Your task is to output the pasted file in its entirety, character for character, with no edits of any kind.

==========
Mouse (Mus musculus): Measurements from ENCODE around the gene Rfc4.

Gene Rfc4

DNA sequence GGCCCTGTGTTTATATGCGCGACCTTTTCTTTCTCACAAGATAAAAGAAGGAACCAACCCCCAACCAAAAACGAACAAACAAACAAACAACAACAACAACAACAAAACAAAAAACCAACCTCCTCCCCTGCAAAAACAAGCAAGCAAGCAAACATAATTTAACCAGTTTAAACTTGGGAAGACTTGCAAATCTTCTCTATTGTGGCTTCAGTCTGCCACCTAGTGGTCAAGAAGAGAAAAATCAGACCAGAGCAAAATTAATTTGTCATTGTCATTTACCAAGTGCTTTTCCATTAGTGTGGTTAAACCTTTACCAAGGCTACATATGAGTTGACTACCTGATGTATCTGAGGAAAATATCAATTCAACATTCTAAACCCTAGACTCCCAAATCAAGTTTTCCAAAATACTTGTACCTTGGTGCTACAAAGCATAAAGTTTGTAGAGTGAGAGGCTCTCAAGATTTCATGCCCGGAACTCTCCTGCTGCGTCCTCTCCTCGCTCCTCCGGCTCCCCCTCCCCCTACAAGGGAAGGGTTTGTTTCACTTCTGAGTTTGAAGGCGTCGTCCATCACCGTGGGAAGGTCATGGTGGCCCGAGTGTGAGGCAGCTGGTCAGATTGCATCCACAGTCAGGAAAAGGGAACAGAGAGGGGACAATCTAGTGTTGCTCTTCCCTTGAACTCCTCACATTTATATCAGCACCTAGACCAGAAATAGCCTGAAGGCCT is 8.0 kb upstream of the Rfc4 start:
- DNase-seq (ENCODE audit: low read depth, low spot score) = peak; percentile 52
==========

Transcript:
Mouse (Mus musculus): Measurements from ENCODE around the gene Rfc4.

Gene Rfc4

DNA sequence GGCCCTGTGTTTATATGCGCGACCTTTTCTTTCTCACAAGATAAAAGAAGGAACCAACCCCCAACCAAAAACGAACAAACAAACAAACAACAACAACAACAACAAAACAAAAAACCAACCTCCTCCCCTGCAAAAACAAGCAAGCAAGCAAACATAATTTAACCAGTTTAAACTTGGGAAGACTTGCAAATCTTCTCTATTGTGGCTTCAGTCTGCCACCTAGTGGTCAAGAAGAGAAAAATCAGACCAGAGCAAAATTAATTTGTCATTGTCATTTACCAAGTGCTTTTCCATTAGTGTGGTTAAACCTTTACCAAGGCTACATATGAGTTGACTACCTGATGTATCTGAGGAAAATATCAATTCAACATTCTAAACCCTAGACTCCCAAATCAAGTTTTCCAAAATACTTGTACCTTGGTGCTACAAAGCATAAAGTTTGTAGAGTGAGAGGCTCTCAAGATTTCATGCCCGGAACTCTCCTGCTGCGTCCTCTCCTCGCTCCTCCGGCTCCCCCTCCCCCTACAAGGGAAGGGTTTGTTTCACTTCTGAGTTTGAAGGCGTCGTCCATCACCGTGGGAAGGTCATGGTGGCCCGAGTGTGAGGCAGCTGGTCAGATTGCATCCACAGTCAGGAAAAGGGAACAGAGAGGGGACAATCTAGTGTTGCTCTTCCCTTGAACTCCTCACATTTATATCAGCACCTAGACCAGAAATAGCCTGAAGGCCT is 8.0 kb upstream of the Rfc4 start:
- DNase-seq (ENCODE audit: low read depth, low spot score) = peak; percentile 52